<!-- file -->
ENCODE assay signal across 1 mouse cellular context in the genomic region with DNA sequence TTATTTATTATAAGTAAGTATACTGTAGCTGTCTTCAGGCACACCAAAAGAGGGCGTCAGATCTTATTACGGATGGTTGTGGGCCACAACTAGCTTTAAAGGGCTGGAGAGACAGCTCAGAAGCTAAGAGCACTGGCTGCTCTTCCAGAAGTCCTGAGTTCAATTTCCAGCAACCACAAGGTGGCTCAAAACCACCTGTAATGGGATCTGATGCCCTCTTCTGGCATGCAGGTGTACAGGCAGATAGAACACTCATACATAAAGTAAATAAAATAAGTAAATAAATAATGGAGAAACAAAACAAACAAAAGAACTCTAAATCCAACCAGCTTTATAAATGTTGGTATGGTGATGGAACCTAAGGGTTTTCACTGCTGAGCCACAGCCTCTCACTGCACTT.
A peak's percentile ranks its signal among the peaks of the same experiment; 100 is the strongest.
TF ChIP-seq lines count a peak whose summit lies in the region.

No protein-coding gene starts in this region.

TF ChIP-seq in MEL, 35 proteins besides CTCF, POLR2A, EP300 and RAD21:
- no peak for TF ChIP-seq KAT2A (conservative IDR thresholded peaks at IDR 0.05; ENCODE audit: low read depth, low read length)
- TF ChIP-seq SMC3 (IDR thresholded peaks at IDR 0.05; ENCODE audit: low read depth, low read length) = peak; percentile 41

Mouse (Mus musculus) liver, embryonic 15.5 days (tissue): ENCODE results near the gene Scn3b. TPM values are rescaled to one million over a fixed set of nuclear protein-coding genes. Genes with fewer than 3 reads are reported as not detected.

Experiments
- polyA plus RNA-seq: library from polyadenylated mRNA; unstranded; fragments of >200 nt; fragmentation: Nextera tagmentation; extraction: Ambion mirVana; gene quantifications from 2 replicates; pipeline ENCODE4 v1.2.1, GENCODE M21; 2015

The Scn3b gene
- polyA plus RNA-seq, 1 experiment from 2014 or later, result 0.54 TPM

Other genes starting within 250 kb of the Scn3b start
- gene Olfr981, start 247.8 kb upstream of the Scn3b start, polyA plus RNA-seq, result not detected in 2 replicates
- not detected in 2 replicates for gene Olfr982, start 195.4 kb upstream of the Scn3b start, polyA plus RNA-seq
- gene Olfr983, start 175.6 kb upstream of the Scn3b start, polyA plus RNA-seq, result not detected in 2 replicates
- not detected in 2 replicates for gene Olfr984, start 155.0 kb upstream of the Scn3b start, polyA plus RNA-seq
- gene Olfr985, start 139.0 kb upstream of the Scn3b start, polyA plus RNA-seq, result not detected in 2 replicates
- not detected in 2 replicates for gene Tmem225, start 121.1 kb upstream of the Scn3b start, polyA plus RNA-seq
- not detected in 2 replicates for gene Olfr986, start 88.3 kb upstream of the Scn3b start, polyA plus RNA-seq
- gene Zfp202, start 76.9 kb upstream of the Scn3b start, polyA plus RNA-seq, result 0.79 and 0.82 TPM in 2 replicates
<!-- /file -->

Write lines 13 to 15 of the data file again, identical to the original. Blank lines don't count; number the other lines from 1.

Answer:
Other genes starting within 250 kb of the Scn3b start
- gene Olfr981, start 247.8 kb upstream of the Scn3b start, polyA plus RNA-seq, result not detected in 2 replicates
- not detected in 2 replicates for gene Olfr982, start 195.4 kb upstream of the Scn3b start, polyA plus RNA-seq